With the introduction of each new technological advance over the past four decades, industry pundits forecast the demise of the credit union branch. Consumers would overcome their reluctance to get cash from a machine, they predicted, and embrace 24/7 ATMs. They would be won over by the internet and forgo driving to the branch to conduct business. All of these predictions have come to pass - and still, Americans, from senior citizens to twenty-somethings who rely on Smartphones for everything, continue to define convenient access to financial services by the proximity of brick and mortar. When MCUA commissioned a survey of nonmembers last spring, the results were no different.
The nonmember survey was designed to gauge familiarity with credit unions and the advantages they offer over banks. The results were interesting to say the least and were covered in three special editions of Missouri Courier Magazine. In the spirit of cooperation and consumer awareness, MCUA is republishing its fascinating findings. Highlights from the third and final edition, Making the Case for Convenience are listed below.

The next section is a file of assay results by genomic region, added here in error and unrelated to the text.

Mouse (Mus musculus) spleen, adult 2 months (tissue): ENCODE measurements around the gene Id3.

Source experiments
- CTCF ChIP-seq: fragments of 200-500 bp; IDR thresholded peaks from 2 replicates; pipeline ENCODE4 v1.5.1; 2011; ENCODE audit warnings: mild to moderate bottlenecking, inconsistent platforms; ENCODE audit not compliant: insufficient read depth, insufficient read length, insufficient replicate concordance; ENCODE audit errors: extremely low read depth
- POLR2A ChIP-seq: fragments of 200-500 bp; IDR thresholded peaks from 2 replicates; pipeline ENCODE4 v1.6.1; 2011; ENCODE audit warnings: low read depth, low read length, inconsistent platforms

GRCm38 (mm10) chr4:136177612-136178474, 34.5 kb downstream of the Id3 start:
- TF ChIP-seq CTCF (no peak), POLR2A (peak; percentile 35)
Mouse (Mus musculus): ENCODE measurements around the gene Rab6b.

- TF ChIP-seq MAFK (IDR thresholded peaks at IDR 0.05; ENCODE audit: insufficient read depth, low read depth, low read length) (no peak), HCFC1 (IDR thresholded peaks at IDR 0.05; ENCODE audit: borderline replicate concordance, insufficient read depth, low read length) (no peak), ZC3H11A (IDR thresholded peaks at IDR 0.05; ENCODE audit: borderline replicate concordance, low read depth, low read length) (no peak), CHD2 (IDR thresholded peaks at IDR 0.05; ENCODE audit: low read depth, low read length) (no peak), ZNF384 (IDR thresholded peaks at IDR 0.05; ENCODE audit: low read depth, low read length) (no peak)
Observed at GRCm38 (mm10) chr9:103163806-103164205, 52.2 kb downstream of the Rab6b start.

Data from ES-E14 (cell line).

When marketing consultant Constance Anderson asks focus group participants in their 20s and 30s how they choose their financial institution, their answers mirror those of middle-aged and older consumers: "what's closest to me." Anderson sees a paradox with those responses. "When I ask them how often they go to that branch, they might say 'never.' And when I ask them why they picked it based on location the answer is always the same: 'I want it close in case I ever need it.'"
The survey results showed that credit unions ranked superior to banks in customer focus and rates, but fared poorly in perceptions of offering convenient locations.
Advantages and Obstacles in Recruiting Younger Members
Click here to continue reading Making the Case for Convenience.
Click here to access all three editions that explore the nonmember survey.